— Do it for the good of the player. And I cannot stress this last point enough. It is the kickstand upon which the entire vehicle rests.
The thing a college administrator, namely someone with a finger on the school’s purse strings, may reasonably ask is what the university gets out of these changes. And that’s a fair line of questioning. They will tax the system, slow growth in the interim while coaching staffs and players acclimate, and they will be met with an inevitable backlash, as will everything that is done of any serious scale in world history. These are fundamentally scary prospects. Nothing is ever certain, and there is a chance that any system will develop arthritis and crumble at the knees. So let’s lay those fears at our feet before we step over them.
But the “what will it do for me” thought process is fundamentally flawed, at least partway. Until now, a gripping fear of ruffling feathers has largely prevented the NCAA from pushing any sort of change in college soccer, and you see where we are. As the scaffolding of a professional apparatus begins to slowly climb into the horizon around the slouched, fractured brick of the old college institution, college soccer risks being cut out of the developmental process entirely. It isn’t so far fetched to imagine the Development Academy one day growing to the point where it has entirely paved over college soccer on its way directly to the pro game. It isn’t that hard to imagine.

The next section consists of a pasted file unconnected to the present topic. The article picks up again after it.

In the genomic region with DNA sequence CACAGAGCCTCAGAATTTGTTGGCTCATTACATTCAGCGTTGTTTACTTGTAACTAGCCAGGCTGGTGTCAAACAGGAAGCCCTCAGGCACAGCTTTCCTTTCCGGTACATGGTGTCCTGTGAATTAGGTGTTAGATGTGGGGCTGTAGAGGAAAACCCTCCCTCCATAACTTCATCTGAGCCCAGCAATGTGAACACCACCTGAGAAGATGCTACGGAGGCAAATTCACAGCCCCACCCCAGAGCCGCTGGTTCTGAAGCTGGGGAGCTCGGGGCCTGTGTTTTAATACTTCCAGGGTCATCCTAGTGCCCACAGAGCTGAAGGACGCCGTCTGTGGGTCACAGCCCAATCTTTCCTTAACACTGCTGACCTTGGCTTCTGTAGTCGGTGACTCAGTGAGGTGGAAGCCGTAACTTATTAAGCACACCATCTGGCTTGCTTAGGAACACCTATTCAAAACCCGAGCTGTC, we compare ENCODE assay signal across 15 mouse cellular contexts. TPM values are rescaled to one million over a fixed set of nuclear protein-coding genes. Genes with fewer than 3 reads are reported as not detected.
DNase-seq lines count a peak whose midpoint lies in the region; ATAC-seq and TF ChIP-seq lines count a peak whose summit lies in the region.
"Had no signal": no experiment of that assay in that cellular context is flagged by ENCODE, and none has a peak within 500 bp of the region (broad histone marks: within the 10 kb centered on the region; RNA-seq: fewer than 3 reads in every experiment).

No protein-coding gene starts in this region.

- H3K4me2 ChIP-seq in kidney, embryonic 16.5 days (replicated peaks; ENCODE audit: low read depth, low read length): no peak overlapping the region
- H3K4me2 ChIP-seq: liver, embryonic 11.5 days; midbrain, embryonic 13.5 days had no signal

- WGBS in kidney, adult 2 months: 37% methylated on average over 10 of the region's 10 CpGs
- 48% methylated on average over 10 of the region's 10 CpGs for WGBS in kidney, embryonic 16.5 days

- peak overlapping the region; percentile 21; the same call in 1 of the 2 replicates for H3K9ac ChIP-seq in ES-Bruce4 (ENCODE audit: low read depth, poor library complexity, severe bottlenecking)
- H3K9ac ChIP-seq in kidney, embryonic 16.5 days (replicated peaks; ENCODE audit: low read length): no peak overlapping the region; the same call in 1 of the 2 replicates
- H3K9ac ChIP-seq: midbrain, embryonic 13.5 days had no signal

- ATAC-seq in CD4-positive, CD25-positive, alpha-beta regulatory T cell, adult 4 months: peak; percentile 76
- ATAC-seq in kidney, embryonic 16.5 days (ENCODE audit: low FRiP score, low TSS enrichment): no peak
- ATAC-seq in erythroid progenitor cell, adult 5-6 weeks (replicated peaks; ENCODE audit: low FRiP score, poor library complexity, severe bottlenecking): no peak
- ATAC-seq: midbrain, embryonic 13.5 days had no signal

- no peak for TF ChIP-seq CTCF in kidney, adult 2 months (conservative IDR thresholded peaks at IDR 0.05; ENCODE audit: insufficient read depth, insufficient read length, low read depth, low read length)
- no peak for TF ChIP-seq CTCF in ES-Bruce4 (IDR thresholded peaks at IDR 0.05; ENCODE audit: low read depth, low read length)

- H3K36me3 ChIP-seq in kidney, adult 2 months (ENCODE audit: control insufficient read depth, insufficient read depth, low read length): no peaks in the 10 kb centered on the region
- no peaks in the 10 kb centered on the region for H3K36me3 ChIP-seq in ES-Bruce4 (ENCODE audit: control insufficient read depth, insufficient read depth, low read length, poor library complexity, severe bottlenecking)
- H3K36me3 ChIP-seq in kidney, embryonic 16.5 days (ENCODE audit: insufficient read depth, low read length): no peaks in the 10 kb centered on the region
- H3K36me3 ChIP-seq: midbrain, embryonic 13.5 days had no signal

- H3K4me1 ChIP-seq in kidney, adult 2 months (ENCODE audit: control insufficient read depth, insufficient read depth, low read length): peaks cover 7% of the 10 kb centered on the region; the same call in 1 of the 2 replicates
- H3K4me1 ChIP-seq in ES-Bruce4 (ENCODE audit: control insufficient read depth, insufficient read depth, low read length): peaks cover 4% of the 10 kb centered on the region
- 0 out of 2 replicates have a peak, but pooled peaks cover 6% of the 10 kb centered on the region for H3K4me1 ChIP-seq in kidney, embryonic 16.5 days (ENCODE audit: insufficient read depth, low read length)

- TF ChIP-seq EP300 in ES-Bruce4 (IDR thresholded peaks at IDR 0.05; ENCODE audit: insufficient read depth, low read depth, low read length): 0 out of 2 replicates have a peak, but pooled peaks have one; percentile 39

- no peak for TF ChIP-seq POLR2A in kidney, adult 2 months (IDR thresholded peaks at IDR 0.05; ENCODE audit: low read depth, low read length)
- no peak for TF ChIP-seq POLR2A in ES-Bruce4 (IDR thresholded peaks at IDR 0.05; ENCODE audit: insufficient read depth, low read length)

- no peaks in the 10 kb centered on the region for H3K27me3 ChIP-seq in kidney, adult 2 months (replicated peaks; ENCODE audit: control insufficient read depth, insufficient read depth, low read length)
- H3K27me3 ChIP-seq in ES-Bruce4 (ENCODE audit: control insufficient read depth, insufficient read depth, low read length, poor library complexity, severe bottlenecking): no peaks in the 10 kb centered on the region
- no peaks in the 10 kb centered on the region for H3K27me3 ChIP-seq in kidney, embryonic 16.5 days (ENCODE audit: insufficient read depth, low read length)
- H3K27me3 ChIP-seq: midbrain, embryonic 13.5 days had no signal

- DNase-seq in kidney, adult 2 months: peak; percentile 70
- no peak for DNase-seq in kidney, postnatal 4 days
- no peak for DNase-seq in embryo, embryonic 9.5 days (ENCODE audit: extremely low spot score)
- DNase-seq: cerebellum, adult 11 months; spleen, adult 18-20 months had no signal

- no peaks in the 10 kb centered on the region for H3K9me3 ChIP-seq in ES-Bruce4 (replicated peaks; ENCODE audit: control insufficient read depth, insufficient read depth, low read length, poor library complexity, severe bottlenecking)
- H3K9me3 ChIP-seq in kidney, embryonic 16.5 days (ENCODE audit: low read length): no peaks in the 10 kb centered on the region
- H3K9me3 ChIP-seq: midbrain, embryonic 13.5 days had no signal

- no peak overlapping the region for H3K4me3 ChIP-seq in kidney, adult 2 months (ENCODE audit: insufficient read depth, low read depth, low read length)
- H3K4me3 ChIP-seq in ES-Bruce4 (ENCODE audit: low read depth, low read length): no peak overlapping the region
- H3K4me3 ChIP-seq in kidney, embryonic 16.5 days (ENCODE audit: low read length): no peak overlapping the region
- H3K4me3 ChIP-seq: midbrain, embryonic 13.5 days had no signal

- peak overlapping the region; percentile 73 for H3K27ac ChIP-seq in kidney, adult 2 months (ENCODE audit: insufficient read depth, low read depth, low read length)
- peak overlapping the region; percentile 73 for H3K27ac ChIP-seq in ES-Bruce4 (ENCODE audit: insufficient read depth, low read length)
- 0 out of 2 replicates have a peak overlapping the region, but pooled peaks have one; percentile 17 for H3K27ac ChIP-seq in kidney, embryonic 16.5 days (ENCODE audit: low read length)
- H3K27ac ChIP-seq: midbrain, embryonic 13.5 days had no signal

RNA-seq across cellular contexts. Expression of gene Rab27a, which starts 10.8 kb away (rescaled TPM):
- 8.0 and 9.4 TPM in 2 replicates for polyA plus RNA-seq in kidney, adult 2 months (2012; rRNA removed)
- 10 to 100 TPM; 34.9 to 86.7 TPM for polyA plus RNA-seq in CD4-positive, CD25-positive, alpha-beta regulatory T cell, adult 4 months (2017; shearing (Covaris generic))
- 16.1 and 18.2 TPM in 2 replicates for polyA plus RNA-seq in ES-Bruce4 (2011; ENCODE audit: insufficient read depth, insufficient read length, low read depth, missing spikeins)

And this is where college has to come to its split in the road and choose. Either accept and acquiesce to college soccer’s slow and gradual degradation into glorified intramurals, or decide to be part of the system that is outpacing it. That decision will be made via a series of decisions in the years spreading before us. Given the potential and the infrastructure in place, I hope it opts for the latter path.
That same administrator might ask where all this is going. What’s the end game? That, too, is a fine question. Frustratingly, it’s not one we can answer with certainty. The idea here is to make college soccer as much of a conduit as possible in as many ways as possible by utilizing its unique blend of resources, its inherent residency model and its stable of very good coaches. If we follow that path, we may well be surprised to see the path lead us through the thickets of the forest and into the light of day.